Efficacy and safety of SBR759, a novel calcium-free, iron(III)-based phosphate binder, in Asian patients undergoing hemodialysis: A 12-week, randomized, open-label, dose-titration study versus sevelamer hydrochloride

Jin-Bor Chen, Shou-Shan Chiang, Hung-Chun Chen, Seiichi Obayashi, Masaki Nagasawa, J Mark Hexham, Alison Balfour, Guido Junge, Takashi Akiba, Masafumi Fukagawa
Nephrology 2011, 16 (8): 743-50

AIM: SBR759 is a calcium-free, polymeric, iron(III)-based oral phosphate binder, in development for the treatment of hyperphosphatemia. The efficacy and safety of SBR759 was compared with sevelamer hydrochloride in chronic kidney dialysis patients on hemodialysis.

METHODS: Japanese and Taiwanese hyperphosphatemic patients who were on hemodialysis (n = 203) received starting doses of 3.0 or 4.5 g/day SBR759 or 2.4 or 4.8 g/day sevelamer-hydrochloride (HCl) based on baseline phosphate levels. Daily doses were up-titrated every 2 weeks to reach the Kidney Disease Outcomes Quality Initiative (K/DOQI) recommended target serum phosphate concentration ≤1.7 mmol/L. The key endpoints were proportion of patients achieving target serum phosphate and the safety at week 12.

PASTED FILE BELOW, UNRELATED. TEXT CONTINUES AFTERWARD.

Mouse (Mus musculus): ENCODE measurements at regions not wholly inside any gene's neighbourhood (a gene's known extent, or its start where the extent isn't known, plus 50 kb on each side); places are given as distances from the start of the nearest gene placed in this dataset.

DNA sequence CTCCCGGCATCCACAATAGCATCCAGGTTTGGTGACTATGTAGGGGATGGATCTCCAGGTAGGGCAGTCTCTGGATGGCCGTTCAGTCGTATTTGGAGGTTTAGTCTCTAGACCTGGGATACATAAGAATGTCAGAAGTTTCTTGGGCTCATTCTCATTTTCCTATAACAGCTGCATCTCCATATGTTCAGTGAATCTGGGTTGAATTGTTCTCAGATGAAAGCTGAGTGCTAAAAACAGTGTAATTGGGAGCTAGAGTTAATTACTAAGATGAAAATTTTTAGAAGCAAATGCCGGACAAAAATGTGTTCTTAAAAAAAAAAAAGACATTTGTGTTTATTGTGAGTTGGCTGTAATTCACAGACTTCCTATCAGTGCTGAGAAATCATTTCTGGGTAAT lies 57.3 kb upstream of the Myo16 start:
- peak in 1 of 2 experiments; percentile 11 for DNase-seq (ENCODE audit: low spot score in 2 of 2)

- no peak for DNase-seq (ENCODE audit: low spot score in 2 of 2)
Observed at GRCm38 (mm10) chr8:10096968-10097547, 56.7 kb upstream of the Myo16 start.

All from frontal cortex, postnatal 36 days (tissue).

RESULTS: SBR759 showed a superior phosphate response at week 12 compared with sevelamer-HCl (83% vs 54% patients; P < 0.0001). Mean serum calcium concentrations were unaffected by either treatment. Similar incidences of adverse events and serious adverse events were seen with SBR759 and sevelamer-HCl (90.3% vs 94.1% and 5.2% vs 4.4%, respectively), but overall discontinuation rates were lower with SBR759 (11.9% vs 20.6%). The proportion of patients experiencing gastrointestinal disorders was lower in SBR759 versus sevelamer-HCl. No treatment-related serious adverse events were reported.

CONCLUSIONS: SBR759 showed superior phosphate control with a favorable tolerability profile compared to sevelamer-HCl in hemodialysis patients.

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